Aligning the Ducks

Ducks. Aligned Ducks.

If big challenges don’t scare you; and
If you like to eat elephants one bite at a time; and
If you want to know what we do for who and why; and
If you want to be part of solutions that contribute real and enduring value;
Then Enterprise Architecture and New Business Architecture is right for you.
— Gary Doucet

The keynote speaker at the annual Architecture Conference organised by the Danish government, and held in Ã…rhus on 2-3 April, is Gary Doucet, Chief Architect of the Canadian Federal Government. He reports to the federal CIO in the Treasury Board Secretariat. Last week, I caught Gary in between his snow shoveling exercises the other day, and conducted an interview with him. It has now been cleared, so here goes:

Why don’t you start by telling us about what is going on in general in government in Canada?
“There is always a lot going on in the government. We are constantly working to improve the effectiveness and efficiencies in delivering quality programs and services to Canadians.”

What are the priorities?
“The Government of Canada is working to improve accountability through transparency, enhancing the collective ability to manage and reallocate resources, improving the quality and reliability of information to support decision making, and its management practices as well as streamlining its processes, policies and administrative functions. We are doing this through a number of initiatives, such as:

  • the Federal Accountability Act, which brought forward specific measures to help strengthen accountability and oversight in government operations;
  • the Corporate Administrative Shared Services Initiative, which helps us identify opportunities to improve the efficiency and effectiveness of corporate administrative processes such as finance, HR and material management and services government-wide;
  • IT-Shared Service Organization, whose mission is to be the Government of Canada’s centre of excellence for the delivery of IT infrastructure solutions to federal institutions. They have the mission to consolidate the IT infrastructure of the Government of Canada (current emphasis is on data centres, desktop and network services);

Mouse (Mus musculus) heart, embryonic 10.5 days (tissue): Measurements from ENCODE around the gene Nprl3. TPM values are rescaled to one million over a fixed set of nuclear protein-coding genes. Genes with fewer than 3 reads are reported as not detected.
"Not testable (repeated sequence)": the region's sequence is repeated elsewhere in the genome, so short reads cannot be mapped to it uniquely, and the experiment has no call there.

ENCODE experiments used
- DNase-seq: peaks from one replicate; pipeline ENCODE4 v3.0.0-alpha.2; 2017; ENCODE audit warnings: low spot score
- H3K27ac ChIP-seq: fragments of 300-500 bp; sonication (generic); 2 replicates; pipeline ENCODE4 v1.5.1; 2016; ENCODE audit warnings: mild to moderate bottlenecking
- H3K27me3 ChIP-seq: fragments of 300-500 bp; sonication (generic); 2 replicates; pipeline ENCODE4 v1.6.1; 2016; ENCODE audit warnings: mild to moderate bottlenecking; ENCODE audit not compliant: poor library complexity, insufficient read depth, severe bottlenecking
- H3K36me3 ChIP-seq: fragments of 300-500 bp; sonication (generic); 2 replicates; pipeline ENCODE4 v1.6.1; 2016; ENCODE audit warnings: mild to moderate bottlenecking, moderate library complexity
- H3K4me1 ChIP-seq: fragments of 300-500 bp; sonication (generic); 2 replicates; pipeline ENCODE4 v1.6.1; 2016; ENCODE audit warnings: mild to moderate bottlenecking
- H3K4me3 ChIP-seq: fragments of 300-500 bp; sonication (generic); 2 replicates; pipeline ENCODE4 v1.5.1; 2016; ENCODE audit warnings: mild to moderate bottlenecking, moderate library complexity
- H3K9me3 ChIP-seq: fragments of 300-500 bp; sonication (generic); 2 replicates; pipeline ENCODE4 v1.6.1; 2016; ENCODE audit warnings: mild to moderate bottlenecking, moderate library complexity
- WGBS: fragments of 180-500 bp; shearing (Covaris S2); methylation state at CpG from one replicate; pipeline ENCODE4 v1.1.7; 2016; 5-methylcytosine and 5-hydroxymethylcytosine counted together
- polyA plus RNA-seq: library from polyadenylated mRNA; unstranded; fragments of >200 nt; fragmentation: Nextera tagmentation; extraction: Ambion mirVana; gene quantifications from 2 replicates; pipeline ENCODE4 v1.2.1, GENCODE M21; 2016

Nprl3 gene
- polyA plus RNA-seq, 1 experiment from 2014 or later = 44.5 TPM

• a Policy Suite Renewal initiative which is an effort to streamline our policies, standards and guidelines while at the same time clarifying responsibilities and accountabilities within government;
  • an Expenditure Management System Renewal which is an effort to streamline our budget and management processes to ensure our focus is on maximized results for resources expended. Better outcomes for our investment dollar; and
  • the Management Accountability Framework which sets out the Treasury Board’s expectations of public service managers, especially deputy heads, for good public service management measure the management performance of government organizations”.

The Federal Government of Canada is indeed busy it sounds! How do you get everything to work together?
“Getting things to work together in such a diverse array of initiatives is not easy. For our part, we’re starting to introduce some of our EA tools to support these initiatives as well as our improve existing management practices. In particular we are rolling out GSRM (Governments of Canada Strategic Reference Model) and BTEP (Business Transformation Enablement Program) where and when it makes sense.”